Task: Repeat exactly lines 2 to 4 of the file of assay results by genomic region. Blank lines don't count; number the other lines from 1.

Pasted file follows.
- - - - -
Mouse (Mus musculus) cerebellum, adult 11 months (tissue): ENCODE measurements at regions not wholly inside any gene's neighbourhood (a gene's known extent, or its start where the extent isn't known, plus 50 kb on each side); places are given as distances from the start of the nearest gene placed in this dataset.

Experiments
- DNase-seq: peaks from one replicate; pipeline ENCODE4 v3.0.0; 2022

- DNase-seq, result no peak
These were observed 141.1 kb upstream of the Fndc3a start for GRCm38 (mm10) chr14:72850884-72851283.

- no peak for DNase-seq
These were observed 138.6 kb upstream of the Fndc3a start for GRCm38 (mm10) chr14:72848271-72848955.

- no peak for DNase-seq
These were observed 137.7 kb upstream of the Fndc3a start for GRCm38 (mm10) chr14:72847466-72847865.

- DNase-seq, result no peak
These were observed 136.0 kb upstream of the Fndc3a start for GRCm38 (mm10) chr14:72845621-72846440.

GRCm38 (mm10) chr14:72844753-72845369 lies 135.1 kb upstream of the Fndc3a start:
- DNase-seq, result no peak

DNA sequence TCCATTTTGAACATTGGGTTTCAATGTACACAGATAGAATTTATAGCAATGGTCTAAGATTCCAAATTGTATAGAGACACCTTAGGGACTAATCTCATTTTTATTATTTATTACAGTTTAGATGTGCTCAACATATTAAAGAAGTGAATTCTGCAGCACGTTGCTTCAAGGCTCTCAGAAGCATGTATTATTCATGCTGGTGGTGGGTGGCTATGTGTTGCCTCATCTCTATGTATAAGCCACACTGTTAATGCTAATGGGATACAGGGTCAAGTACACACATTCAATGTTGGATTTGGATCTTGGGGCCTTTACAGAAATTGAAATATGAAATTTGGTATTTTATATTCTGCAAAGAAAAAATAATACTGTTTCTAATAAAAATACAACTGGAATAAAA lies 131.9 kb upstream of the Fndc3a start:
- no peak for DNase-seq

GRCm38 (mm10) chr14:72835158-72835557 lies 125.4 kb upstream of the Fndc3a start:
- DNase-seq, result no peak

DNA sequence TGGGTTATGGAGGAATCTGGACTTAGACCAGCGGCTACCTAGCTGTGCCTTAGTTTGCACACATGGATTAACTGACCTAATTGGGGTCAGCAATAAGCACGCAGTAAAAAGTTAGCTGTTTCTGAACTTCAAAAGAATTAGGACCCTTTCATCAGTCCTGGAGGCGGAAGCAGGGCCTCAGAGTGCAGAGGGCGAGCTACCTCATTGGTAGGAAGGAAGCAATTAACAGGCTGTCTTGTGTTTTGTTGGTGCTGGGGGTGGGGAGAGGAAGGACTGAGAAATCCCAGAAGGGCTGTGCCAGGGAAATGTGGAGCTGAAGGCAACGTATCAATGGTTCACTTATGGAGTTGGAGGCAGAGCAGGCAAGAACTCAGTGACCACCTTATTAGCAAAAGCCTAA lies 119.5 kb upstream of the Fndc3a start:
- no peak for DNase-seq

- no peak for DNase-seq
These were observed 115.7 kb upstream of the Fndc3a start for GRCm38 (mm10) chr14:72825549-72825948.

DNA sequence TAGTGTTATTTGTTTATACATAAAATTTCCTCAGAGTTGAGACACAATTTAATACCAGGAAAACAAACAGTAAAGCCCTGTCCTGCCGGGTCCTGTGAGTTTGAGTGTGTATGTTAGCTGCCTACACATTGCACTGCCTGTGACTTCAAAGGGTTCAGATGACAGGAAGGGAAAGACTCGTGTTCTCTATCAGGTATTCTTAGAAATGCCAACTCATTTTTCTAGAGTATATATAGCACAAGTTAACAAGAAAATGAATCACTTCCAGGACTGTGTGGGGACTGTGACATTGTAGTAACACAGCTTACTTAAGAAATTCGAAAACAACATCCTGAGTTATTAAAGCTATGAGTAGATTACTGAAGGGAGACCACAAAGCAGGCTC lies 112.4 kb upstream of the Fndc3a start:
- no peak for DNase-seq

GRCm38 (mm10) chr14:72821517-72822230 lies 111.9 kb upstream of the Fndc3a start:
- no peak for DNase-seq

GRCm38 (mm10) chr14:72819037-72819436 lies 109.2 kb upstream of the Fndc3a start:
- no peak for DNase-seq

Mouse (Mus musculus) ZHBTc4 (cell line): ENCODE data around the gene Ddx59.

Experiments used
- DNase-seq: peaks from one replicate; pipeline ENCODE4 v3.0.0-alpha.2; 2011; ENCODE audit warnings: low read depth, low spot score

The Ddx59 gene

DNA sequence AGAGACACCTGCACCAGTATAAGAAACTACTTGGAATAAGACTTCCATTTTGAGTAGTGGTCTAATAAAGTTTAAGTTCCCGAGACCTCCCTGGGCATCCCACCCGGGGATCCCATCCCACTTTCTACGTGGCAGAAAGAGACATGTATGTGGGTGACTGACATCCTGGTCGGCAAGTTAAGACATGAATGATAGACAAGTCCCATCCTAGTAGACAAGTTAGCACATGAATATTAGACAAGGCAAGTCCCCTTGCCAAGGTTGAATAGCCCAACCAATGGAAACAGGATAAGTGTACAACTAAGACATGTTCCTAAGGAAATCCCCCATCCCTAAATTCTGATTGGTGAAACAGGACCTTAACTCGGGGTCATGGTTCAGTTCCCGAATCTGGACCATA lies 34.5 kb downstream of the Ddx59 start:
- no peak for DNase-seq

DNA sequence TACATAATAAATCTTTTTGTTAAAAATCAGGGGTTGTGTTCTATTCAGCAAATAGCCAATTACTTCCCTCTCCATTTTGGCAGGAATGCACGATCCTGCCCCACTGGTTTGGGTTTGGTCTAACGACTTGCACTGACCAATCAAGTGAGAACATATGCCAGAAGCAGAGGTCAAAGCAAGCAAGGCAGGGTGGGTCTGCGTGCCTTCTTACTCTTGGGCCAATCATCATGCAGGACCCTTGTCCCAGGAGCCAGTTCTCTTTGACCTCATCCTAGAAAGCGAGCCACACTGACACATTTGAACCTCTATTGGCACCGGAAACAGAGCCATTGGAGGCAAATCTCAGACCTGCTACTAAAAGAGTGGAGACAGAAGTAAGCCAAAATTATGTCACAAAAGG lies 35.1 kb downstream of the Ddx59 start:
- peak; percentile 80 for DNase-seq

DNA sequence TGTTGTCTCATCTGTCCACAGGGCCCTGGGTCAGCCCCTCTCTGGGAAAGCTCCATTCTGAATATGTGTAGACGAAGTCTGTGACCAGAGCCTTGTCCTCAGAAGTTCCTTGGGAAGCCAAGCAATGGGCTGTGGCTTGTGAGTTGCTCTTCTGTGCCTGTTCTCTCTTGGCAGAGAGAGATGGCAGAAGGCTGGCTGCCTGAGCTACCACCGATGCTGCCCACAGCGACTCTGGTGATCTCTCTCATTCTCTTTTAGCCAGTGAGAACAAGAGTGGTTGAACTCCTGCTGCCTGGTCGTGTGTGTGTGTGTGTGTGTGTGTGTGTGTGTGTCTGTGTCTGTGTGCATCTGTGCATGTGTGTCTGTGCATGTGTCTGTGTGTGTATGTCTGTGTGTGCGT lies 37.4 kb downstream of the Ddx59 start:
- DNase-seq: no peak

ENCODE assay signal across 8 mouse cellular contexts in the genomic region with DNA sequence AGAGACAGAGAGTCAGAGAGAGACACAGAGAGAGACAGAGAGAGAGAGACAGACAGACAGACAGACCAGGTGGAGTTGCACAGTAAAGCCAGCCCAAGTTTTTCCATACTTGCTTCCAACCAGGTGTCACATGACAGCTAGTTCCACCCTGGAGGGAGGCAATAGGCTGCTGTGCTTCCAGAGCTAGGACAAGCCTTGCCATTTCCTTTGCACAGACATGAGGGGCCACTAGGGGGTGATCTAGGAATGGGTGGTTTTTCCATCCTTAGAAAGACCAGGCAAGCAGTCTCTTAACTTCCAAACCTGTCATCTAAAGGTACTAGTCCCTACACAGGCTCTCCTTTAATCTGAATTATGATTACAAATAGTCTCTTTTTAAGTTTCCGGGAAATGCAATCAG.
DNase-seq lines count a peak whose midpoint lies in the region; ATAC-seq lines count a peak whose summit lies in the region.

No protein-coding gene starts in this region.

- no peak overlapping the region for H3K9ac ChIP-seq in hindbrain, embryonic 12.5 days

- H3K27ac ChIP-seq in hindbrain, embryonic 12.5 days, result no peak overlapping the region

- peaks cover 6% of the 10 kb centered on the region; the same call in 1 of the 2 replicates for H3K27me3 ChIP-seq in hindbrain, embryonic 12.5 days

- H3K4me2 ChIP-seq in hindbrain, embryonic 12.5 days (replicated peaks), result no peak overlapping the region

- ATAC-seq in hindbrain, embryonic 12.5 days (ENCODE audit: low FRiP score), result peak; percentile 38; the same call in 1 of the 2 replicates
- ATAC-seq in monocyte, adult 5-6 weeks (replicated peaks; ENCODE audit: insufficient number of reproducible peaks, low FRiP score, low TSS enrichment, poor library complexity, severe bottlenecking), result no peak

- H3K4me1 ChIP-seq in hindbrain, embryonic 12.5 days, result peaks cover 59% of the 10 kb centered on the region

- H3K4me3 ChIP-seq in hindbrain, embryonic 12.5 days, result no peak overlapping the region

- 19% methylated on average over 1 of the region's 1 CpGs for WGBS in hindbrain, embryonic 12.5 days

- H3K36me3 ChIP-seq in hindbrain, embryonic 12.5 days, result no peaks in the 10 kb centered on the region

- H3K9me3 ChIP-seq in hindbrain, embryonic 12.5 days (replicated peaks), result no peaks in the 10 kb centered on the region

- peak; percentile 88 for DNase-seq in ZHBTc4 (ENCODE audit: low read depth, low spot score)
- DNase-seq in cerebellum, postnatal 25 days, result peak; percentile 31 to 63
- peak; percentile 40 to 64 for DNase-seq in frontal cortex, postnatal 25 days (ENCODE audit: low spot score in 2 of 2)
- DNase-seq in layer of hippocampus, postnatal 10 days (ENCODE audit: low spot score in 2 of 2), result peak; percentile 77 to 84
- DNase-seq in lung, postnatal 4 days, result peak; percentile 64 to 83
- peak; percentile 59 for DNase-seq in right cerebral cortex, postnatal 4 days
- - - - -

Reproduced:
Experiments
- DNase-seq: peaks from one replicate; pipeline ENCODE4 v3.0.0; 2022

- DNase-seq, result no peak